Thank you.


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Tags:  Arrowhead Grill  community  customer service  small business 

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Chunking Down Your Sales Quota

Posted By Mike Leeds, Pro Sales Coaching, LLC, Wednesday, January 27, 2016

Sales Tip of the Week from Mike Leeds – Pro Sales Coaching

Chunking Down Your Sales Quota

January is almost over, and December seems so far away.

There are two major areas of concern when looking at annual quotas and goals on a yearly basis. First, the number can seem impossibly large and unattainable. Second, the large number of months remaining can reduce the sense of urgency for immediate success. Please consider that as of next Monday, will still have 92% of 2016 to go.

Below are three simple ways to consider "chunking down" an annual sales target to improve short-term success.

1. The Football Technique. Divide your annual sales target into four quarters like a football game. For example, a $1,000,000 annual sales quota for 2016 translates into a quarterly sales goal of $250,000 by March 31.

2. The Baseball Technique. Divide your annual sales target into twelve "innings" (yes, a slight modification from baseball's nine innings). For example, a $1,000,000 annual sales quota for 2016 translates into a monthly sales quota of $83,334 per month.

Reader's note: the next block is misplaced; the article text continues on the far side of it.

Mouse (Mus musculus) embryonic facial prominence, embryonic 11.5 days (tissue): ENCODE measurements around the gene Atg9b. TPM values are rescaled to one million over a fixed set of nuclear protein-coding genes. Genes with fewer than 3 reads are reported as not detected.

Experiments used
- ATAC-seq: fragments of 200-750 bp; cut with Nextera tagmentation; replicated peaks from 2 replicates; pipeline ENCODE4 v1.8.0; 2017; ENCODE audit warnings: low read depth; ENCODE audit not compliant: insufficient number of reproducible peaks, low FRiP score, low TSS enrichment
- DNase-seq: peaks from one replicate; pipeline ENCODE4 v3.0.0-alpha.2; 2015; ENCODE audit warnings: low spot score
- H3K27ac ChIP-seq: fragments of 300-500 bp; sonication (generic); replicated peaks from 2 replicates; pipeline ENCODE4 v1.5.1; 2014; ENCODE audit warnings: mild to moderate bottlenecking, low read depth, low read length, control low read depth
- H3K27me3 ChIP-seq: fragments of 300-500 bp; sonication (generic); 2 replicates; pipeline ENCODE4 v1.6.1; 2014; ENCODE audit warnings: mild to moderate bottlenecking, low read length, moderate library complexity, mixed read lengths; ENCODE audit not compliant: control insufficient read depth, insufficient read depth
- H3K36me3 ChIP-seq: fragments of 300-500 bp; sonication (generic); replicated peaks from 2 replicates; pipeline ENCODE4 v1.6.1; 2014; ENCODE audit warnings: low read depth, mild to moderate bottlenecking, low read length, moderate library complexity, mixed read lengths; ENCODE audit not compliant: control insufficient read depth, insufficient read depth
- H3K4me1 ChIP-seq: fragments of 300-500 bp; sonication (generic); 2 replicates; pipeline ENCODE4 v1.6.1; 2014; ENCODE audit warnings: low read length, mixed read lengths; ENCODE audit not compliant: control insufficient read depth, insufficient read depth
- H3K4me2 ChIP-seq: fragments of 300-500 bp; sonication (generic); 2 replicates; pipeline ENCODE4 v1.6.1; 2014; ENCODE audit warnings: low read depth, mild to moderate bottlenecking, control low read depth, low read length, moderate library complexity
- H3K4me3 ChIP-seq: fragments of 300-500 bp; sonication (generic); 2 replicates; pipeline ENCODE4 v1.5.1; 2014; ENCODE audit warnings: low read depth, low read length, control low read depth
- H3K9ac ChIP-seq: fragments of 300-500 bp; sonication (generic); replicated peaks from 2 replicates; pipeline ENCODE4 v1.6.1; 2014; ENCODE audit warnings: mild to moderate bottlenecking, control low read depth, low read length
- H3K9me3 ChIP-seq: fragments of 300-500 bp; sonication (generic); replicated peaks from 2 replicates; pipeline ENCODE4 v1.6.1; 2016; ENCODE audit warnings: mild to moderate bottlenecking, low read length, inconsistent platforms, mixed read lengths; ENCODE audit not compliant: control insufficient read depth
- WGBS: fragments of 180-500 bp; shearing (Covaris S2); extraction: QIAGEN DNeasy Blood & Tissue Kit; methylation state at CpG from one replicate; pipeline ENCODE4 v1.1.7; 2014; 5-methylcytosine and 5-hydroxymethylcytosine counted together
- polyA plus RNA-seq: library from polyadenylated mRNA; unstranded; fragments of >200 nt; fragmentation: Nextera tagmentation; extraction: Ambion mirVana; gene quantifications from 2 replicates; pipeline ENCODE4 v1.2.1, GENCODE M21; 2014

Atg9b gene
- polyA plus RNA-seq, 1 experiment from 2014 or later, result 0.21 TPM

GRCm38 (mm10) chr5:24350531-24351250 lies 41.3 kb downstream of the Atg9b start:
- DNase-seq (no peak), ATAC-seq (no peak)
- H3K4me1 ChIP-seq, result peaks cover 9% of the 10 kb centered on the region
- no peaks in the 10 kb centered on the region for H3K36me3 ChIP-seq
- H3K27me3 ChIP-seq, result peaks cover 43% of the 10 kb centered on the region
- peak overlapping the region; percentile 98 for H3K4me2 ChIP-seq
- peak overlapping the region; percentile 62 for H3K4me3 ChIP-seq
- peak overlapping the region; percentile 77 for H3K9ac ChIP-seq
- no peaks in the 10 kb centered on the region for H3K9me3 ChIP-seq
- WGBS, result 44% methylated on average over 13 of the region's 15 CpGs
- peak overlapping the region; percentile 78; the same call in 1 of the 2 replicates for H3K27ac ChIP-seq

3. The Year-Over-Year Technique. This method takes into account any seasonal impacts for your business, and directly compares a month of the current year with the same month last year. For example, we have a $1,000,000 annual sales quota for 2016. Last year’s sales results were $800,000. Specifically, last February’s sales results were $128,000 which was 16% of 2015 total sales. For 2016, we would assign February's sales quota at 16% of $1,000,000 which translates $160,000. This methodology is the repeated for each month going forward.

Using any of the above techniques, you can apply a quota shortfall from January, 2016 (if any) to the total months remaining, so you stay on track. Additionally, you can "over assign" these smaller sales quotas into less months, or assign a higher number to cover vacation and holiday times. This enhances your chances to blow through your sales quota, and maximize your sales commission earnings potential.

There are many other techniques available to calculate smaller sales quotas into shorter timeframes (including calculating to a weekly or daily basis). Facts to consider when establishing these "chunked down" numbers are the size of the average sales order, the length of the sales cycle, and the number of sales activities required to close a sales.

The next blog topic will offer tips for "chunking down" sales activities to ensure sales success.

Have a great sales week!

Tags:  Customer Service  Data Gathering  Increasing Sales  Needs Analysis  Networking  Profes  Relationships  Sales  Sales Coaching  Sales Commission  Sales Goals  Sales Management  Sales People  Sales Professionals  Sales Prospecting  Sales Questions  Sales Quotas  Sales Results  Sales Skills  Sales Teams